Sweeney was the original model in England. “broken” Reiterating his intent for “greater fiscal transparency and management” as well as improving the “alignment”, between the Premiership, Championship, and the possible introduction of central contracts that could help clubs reduce the cost of international player salaries.

He also stressed the RFU's willingness to adopt elements of the French game. There, the financial dealings for all professional clubs are overseen by an independent regulator, the DNACG. This is in a more “robust.” way.

Massie Taylor agreed, saying that there was “a lot to be said for the French approach to financial management. However, it wasn't a “cut-and-paste” model. An independent review would be done to improve “financial sustainability”.

Players “keep on the fringe” of crisis

All staff and players were immediately made redundant when Worcester and Wasps collapsed. Wasps alone had 167 job openings.

This triggered players scrambling to find other clubs, with 21 Warriors managing to secure deals elsewhere.

According to Judith Batchelar (chief executive of the Rugby Players Association), players felt “kept atthe periphery” by the absence of financial support.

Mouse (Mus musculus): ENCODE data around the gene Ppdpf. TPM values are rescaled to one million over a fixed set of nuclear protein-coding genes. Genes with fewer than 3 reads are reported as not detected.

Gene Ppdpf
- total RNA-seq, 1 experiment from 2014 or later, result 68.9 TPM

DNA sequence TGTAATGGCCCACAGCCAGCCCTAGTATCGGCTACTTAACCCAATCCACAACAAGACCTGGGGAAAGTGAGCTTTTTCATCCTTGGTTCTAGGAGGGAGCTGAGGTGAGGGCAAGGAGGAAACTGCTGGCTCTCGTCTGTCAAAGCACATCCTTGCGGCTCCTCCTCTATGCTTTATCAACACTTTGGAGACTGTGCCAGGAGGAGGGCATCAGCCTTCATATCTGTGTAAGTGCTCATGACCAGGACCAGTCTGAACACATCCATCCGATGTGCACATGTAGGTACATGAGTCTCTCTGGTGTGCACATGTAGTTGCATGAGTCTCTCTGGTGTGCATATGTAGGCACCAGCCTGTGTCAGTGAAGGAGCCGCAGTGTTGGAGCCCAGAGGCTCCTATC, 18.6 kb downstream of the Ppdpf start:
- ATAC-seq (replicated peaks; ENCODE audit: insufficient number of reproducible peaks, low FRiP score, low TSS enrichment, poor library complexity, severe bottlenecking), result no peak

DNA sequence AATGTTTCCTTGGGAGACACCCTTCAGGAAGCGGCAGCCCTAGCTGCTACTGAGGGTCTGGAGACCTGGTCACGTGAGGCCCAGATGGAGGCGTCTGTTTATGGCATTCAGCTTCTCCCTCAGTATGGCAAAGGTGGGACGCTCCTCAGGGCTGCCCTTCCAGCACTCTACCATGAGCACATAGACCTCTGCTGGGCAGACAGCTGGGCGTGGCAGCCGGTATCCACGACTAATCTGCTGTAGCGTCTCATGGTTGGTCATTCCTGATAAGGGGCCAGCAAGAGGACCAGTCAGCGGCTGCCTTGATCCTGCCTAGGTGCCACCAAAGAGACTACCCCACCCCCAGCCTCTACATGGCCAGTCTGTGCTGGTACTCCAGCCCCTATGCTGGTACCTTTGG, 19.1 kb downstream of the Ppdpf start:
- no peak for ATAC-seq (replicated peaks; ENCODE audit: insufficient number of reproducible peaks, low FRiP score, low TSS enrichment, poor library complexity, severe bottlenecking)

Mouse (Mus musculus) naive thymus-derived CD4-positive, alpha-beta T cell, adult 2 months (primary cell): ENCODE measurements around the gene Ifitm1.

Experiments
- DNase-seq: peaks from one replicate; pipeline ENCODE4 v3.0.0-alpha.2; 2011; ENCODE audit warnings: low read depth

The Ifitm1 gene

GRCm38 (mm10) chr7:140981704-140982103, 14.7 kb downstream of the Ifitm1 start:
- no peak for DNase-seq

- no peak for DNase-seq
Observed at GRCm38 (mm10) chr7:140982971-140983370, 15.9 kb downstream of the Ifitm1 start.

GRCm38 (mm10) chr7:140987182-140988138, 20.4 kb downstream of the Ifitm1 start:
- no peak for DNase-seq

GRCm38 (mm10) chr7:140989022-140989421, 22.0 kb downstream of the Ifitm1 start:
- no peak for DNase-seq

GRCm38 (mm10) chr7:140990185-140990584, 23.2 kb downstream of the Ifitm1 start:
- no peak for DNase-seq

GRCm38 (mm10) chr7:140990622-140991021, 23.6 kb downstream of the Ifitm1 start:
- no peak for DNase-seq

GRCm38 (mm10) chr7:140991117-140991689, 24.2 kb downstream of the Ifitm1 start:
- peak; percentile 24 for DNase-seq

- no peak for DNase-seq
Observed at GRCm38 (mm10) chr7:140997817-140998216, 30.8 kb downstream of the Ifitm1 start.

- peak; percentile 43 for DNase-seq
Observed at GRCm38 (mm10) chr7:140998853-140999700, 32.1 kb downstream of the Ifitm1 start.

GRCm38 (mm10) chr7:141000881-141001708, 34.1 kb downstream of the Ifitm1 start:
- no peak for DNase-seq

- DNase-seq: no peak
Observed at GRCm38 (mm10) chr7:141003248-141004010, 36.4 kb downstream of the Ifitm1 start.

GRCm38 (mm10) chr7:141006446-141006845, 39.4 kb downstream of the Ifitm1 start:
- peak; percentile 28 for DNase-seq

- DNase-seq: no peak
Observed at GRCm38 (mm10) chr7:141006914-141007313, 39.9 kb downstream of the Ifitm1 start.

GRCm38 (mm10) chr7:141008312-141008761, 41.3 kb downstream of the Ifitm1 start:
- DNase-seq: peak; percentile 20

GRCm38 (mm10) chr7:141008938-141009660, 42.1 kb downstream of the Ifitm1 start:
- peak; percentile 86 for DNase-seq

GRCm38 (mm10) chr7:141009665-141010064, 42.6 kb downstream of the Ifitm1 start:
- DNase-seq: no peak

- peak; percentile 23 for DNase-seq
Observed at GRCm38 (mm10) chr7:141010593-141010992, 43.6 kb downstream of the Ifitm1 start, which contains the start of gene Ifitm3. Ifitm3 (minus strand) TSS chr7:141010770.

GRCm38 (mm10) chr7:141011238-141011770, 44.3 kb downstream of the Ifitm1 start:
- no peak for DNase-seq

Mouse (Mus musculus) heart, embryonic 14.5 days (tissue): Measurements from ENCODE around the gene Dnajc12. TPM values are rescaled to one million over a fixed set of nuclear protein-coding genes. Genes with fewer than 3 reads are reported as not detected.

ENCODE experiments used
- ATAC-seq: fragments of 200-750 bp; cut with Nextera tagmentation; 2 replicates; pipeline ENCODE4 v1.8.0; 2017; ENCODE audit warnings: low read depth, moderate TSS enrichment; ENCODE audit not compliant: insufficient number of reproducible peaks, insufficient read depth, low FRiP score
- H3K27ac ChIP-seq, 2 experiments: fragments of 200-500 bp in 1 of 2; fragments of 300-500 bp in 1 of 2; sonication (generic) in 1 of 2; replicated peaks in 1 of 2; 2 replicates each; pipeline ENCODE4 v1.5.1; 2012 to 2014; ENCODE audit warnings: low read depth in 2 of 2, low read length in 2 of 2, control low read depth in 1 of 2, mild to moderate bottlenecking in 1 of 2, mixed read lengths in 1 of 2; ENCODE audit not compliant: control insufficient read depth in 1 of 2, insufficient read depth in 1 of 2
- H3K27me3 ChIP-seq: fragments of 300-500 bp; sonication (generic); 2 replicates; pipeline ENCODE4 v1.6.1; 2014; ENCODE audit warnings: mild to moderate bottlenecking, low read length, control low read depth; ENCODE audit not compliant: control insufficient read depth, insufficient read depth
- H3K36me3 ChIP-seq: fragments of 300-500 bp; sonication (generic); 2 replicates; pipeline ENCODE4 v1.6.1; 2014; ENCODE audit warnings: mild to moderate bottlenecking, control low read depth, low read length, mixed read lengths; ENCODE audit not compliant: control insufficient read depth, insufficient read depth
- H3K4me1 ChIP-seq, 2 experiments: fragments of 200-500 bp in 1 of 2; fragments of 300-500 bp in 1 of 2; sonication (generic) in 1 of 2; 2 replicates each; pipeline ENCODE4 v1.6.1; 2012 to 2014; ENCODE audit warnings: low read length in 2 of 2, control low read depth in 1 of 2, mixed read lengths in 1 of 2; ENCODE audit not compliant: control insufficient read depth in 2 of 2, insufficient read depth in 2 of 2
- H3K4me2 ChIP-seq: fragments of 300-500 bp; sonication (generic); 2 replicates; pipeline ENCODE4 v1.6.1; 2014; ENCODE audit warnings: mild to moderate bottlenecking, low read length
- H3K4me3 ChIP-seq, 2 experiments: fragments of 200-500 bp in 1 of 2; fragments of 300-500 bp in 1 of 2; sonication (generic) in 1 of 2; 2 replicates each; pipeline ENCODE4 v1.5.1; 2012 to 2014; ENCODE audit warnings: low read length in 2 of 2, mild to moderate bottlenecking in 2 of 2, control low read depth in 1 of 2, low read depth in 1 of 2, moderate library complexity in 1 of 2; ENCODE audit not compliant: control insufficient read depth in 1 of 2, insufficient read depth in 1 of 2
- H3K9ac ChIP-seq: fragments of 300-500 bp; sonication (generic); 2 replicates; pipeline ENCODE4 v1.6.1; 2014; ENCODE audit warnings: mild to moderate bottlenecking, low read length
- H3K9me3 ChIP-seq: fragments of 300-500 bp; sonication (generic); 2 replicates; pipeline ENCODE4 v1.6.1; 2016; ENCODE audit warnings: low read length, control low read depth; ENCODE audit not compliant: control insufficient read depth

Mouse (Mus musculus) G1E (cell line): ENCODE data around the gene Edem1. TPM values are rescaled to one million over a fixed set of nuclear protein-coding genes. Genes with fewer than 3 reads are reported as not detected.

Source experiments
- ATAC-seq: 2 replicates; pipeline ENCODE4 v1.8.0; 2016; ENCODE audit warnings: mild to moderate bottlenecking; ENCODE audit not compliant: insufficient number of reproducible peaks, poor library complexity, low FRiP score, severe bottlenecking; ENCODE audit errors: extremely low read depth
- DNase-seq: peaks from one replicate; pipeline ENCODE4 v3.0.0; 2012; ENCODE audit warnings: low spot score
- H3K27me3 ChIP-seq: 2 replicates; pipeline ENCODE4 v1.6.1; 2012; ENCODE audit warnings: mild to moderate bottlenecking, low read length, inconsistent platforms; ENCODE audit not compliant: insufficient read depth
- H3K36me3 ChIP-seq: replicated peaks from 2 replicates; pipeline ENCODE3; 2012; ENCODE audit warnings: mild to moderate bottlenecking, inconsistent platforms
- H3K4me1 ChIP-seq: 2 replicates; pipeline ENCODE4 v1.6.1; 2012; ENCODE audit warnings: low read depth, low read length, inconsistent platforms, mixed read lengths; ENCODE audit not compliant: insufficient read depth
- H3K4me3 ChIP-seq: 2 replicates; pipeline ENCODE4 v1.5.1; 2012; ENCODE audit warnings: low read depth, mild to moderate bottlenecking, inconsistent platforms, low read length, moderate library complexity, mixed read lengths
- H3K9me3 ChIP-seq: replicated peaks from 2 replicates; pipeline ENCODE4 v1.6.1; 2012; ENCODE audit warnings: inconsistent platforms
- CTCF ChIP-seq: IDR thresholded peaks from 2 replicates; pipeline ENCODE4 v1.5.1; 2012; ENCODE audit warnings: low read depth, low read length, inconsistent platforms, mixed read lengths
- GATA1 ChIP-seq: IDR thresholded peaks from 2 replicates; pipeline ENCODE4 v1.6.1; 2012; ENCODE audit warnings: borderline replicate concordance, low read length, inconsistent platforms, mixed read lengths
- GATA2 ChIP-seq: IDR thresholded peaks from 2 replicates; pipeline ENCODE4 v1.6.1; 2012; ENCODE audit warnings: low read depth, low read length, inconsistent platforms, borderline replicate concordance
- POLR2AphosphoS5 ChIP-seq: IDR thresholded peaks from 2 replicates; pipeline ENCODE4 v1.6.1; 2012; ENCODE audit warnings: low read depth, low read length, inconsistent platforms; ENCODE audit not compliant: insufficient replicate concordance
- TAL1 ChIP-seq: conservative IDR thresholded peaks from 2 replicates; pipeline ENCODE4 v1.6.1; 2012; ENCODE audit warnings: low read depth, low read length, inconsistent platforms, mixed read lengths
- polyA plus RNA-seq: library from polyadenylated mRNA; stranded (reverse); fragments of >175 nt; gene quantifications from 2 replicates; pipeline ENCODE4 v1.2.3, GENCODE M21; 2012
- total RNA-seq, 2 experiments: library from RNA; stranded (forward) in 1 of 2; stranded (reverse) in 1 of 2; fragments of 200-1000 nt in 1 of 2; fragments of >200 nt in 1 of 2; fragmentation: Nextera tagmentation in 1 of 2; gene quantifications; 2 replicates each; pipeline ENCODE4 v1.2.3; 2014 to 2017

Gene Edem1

She said that the hearing had had a “massive effect” on the players, and that there was no safety net.

She said, “We lived with Premiership clubs losing money for so many years that we forgot it was an actual risk.”

She said that the RPA wants to see more “diversity” in decision-making, with equal weight given the future of women's sport over governance and areas of sports science.

Sweeney said the RFU are investing £220m into the women's game over the next decade saying it was a “major priority” to make it “the envy of the rest of the globe”.

Analysis – BBC Hereford and Worcester Political Reporter James Pearson

A fit and proper persons test is required in order to purchase a sports club.

That was something that both Jason Whittingham & Colin Goldring had to do. Today, however, we learned that the RFU does not regularly check their owners once they have become their owners.

Today's Worcester MP claimed that Mr Goldring was prohibited from working as a solicitor in the earlier part of this year. Julian Knight who is the chairperson of the committee said that the matter should be investigated.

The BBC attempted to reach Colin Goldring this week. While he has not yet commented on the hearings, he stated that he was “cleared” of any allegations of dishonesty during his ban from practicing as a solicitor.